A Parsha Thought - Yiftah in His Generation
Let's look at the character of Yiftah. He is a gibor hayyil, a military man from a wealthy and prominent family. But he had problems early on. He was born to an isha zona, some sort of innkeeper or secondary wife; the word zona in Tanakh does not necessarily connote a prostitute. In an echo of what we see with Yitzhak and Yishmael ("the son of this handmaid shall not inherit with my son Yitzhak"), and what so often happens in polygamous societies, the sons of the primary wife dispossessed Yiftah and threw him out of the house. Others gravitated to him and they lived by their wits until the leaders of the nation asked them to fight the Ammonites. The text characterizes Yiftah's followers as anashim reikim, empty people. But if they were so empty, why were they chosen to spearhead the campaign against Ammon? I submit that Yiftah was a "tough guy," young, strong, ready to fight at the drop of a hat, and a natural leader. His followers were tough guys like himself, dispossessed, empty of material wealth, living on what they could honestly acquire with their strength if not by outright banditry. They had a little bit of Eisav in them. Brothers do share genes, and sometimes you need an Eisav to deal effectively with the Nimrods of the world, and the Ammons. They would have been empty of scholarship as well; most people living hand to mouth have neither the time nor the inclination to sit in yeshiva. But Torah learning was not going to chase away the Ammonites. Yiftah and his gang were up to the task, and the powers that be wisely recruited them.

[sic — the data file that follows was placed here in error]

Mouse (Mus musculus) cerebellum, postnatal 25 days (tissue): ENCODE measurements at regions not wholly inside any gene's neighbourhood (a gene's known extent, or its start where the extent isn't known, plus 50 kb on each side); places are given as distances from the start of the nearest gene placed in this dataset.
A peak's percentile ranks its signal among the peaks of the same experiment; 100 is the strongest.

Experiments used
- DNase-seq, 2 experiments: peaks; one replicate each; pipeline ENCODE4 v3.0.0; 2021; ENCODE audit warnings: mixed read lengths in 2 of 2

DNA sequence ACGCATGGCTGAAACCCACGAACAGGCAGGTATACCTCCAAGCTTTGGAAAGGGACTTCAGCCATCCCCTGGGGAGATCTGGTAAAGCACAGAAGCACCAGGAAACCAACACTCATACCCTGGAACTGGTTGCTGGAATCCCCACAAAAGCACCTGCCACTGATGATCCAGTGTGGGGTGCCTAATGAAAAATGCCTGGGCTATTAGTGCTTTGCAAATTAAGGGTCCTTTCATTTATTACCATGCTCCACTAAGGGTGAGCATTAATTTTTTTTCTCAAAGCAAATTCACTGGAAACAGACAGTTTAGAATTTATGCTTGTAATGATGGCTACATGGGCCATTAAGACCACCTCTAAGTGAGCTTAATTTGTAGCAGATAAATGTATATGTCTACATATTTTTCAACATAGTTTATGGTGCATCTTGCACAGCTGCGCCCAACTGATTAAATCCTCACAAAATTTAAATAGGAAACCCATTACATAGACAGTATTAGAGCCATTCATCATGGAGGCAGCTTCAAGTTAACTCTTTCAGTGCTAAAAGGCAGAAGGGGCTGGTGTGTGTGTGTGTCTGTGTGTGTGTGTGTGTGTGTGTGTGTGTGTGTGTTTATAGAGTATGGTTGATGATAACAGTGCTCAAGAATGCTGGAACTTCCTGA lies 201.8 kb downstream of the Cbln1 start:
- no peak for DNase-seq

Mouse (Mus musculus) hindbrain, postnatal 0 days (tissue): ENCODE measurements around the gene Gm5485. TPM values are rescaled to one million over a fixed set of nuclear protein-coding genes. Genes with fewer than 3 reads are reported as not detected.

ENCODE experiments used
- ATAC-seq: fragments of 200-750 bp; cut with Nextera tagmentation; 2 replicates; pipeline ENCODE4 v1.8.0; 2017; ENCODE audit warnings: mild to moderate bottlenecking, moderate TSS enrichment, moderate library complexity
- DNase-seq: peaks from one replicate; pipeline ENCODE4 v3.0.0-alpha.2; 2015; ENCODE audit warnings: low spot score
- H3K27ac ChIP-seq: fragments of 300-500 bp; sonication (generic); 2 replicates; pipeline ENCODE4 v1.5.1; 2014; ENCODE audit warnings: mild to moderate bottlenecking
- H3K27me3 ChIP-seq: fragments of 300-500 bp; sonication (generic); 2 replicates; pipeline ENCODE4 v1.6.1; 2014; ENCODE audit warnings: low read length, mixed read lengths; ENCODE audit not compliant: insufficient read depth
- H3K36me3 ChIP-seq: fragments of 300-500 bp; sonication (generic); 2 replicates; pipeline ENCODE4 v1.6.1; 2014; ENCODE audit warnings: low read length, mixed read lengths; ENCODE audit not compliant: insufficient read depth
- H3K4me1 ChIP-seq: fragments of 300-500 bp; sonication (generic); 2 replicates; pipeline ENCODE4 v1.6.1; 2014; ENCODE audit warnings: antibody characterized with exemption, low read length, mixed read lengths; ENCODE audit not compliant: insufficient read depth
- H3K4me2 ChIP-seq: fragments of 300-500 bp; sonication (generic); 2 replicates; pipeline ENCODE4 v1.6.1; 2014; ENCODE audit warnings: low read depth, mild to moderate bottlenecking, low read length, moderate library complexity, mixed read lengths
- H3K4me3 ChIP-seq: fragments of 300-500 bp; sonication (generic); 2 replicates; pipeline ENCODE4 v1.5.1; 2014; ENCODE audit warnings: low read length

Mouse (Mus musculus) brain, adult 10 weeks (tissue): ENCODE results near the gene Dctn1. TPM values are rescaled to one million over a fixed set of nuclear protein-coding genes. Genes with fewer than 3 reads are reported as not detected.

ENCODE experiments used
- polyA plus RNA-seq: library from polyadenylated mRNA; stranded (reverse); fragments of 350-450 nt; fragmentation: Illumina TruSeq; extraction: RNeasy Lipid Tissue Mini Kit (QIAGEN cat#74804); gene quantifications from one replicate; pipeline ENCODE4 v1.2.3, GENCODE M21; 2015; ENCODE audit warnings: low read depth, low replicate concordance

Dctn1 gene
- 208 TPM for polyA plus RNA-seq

Today, alas, we are afflicted with a total vacuum of leadership. We don't have Shmuels, scholars who live in the real world and can teach us how. At any rate, such men are not in positions of authority. Our "leaders" are old fools who think they can erase reality be banning books. The lifestyle they promote is an unsustainable fantasyland where one need not work for a living with one's brains or one's hands, where "the Lord will provide," somehow, perhaps with thieves and professional schnorrers. And we don't even have a Yiftah. The people who figured so prominently in building the state, empty of Torah learning but full of mesirut nefesh, willing to sacrifice themselves to lay a foundation upon which a structure of learning can be built, are no more. Obama says jump, and we all say how high. Or perhaps Obama says don't jump, don't build up your land, don't build in your capital, and we say how deep a hole should we crawl into. I don't see this ending well, unless we somehow: 1. Take back the Torah from the doddering old fools who make a travesty of it, and 2. Find political leaders with the backbone to defy the movers and shakers who were never very comfortable with the idea of strong Jews in a strong state.